Then there’s the question of effects on surface buildings and parks from more shallow construction, presenting even higher costs and the certainty of public protest. Running north-south in the area is also the new No.7 subway line extension, which the NJT line has to get over or under. If the subway line could be moved, it’s possible there could be some compromise plans to get a rail tunnel into Penn Station, but Mayor Michael Bloomberg has nixed that idea with a statement that effectively says over my dead body. Besides, the No. 7 tunnel was originally built deeper to make way for a NJT tunnel over the top in the days when a connection to Penn Station had been envisioned.
Silber says he too would prefer a more shallow tunnel with a spur into Penn Station, but years of consideration proved that the expense would be too great, the delay too long, and the political and environmental arguments too heavy. Instead, the solution was to dig deep and also do the initial preparation to allow Amtrak some day to dig new tunnels parallel to the NJT tunnels, sending trains perhaps into a new lower level of Penn Station itself.
Then there is NJT’s final ace in the hole: Within a few years, it will be possible to build east from the new station, allowing through train service to Grand Central Terminal and/or east under the East River to connections for Long Island and the Northeast Corridor to Boston.
The reason this can’t be done immediately is that Manhattan’s major water tunnel is immediately east of the new station, and water authorities won’t allow even soil and rock testing in the area. However, a new water tunnel is scheduled for completion in about 2013. At that time, water authorities will drain the old tunnel to search for leaks. That will open the area to rock testing and construction.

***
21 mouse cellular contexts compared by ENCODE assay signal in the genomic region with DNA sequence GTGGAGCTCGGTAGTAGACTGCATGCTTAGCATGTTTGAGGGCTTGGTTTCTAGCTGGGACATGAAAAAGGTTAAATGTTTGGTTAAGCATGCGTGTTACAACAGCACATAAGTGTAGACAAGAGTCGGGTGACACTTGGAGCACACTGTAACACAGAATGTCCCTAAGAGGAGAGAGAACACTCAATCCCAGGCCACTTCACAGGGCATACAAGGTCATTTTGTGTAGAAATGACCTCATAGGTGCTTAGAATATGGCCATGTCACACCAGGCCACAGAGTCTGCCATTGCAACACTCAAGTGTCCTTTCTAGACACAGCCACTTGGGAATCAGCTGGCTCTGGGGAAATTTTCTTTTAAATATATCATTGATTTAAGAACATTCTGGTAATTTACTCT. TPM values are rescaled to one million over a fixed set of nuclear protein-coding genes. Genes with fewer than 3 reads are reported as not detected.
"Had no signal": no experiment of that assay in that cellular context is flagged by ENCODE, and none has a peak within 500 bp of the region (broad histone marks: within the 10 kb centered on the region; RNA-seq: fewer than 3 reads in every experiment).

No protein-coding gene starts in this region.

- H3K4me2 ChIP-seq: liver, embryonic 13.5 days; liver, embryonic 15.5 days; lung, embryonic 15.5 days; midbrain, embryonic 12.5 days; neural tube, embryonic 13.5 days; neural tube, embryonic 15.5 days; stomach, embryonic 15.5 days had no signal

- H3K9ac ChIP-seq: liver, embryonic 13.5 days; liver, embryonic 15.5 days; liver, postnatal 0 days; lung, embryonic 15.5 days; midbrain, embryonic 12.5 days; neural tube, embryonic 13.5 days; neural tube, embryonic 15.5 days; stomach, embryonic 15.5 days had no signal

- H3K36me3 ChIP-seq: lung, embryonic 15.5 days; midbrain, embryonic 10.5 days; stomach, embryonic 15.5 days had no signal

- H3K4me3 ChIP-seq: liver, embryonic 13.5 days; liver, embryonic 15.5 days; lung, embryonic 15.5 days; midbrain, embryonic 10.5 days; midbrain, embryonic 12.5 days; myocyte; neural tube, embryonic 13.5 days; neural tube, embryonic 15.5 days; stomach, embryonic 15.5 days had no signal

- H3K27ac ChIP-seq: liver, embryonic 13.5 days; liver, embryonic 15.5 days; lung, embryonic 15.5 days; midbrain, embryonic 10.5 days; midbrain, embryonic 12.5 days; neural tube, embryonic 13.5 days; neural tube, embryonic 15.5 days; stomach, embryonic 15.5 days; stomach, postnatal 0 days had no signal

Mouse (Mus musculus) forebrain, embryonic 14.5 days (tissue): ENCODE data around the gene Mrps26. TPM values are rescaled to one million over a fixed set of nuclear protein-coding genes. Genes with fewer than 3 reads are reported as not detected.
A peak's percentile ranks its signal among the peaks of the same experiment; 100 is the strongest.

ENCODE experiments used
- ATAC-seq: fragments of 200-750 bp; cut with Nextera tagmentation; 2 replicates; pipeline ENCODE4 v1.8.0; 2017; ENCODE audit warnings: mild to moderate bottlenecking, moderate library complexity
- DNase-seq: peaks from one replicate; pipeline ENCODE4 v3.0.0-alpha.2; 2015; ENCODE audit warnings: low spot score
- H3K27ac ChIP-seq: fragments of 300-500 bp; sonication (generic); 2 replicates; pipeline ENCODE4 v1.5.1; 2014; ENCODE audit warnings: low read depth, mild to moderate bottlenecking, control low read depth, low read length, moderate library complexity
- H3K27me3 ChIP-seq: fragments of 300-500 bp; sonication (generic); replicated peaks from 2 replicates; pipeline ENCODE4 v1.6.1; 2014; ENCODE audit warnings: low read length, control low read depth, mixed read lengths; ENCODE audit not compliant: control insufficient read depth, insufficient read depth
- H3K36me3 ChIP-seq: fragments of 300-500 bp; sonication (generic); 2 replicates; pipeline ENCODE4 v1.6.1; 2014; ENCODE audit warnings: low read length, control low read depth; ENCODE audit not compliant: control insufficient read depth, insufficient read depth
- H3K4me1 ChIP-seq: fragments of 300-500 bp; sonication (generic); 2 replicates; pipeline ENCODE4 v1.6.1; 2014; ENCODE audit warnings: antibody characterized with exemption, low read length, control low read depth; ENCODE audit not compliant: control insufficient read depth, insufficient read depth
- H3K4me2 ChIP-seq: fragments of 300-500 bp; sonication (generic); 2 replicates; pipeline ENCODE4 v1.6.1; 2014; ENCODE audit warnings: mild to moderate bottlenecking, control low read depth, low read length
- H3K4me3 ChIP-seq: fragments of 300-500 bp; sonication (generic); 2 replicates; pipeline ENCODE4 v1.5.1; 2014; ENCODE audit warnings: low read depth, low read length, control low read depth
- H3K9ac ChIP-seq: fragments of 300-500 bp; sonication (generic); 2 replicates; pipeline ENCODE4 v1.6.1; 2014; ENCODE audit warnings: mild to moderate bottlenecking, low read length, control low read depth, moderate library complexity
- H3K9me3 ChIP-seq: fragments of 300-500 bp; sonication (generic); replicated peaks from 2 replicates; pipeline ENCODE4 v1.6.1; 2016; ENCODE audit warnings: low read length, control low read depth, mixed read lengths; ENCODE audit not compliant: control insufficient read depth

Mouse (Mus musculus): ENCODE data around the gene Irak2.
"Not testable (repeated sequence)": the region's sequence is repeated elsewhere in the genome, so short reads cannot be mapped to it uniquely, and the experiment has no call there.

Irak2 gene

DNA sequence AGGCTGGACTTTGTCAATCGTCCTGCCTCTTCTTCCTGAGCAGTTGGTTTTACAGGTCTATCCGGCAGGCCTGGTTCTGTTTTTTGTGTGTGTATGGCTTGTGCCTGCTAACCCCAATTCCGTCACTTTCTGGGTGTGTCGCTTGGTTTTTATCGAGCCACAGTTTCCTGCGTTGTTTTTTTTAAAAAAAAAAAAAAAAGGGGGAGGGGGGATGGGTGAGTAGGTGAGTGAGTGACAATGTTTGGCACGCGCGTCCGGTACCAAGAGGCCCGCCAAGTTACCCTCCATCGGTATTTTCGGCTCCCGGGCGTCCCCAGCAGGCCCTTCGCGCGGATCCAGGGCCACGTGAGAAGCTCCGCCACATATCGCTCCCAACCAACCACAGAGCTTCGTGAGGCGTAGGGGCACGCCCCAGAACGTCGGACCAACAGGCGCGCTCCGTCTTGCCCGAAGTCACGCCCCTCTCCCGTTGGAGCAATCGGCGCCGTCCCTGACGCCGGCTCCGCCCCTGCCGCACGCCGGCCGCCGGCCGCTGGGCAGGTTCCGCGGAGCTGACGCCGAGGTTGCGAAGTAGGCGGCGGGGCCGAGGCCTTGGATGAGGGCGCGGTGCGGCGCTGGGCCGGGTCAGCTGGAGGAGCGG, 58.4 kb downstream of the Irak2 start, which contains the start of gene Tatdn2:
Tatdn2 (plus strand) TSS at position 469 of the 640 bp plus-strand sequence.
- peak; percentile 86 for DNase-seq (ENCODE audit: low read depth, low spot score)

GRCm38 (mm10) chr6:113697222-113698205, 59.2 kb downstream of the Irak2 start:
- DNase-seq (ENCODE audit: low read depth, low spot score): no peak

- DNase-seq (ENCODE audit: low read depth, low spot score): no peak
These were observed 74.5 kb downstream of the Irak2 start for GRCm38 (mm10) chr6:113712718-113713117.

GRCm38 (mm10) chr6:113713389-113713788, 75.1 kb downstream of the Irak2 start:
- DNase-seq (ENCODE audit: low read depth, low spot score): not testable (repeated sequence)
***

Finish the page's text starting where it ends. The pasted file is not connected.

Amtrak has now dropped its opposition, signing an agreement with NJT. However, several opponents are far from satisfied.
“At the end of the day, Penn Station will be paralyzed” if something happens to the current twin tunnels, says Ross Capon, president of the National Association of Railroad Passengers. Capon points out that one of the old tunnels will be closed every weekend for years for ongoing construction. Furthermore, Capon, who speaks for a number of passenger rail advocates in the New York area, says the capacity of NJT’s new station is not adequate, especially since it was designed with no tail tracks to get trains out of the way.
Capon says that if NJT had the political will to do it, other agencies could be brought along, with the help of a sympathetic federal government. “NJT is not playing straight with the public,” he says.
It is still possible, though less likely every day, that NJT’s decision will be overturned. Some federal officials still have misgivings, although they did not want to speak on the record, but they acknowledged they needed more current information before making a final determination. (The tunnel is projected to cost $9 billion.)
We can’t lose sight of the fact that passenger traffic is rising rapidly all over the country, and especially in major cities like New York. Once again, railroading is suffering from growing pains rather than a nostalgic goodbye. Growing pains are much more painful, so to speak, than they were in Alexander Cassatt’s day. Mr. Cassatt was able to rip out blocks of downtown Manhattan to build his line to Penn Station, and never faced environmental rules or red tape.
I can’t help wondering what Mr. Cassatt would think today if he could return to Manhattan. Personally, I think he would laugh and wonder how life got so complicated. He might also wonder if all the extra expense would have allowed him to build the first tunnels.
DON PHILLIPS, a newspaper reporter for more than four decades, writes this exclusive monthly column for Trains.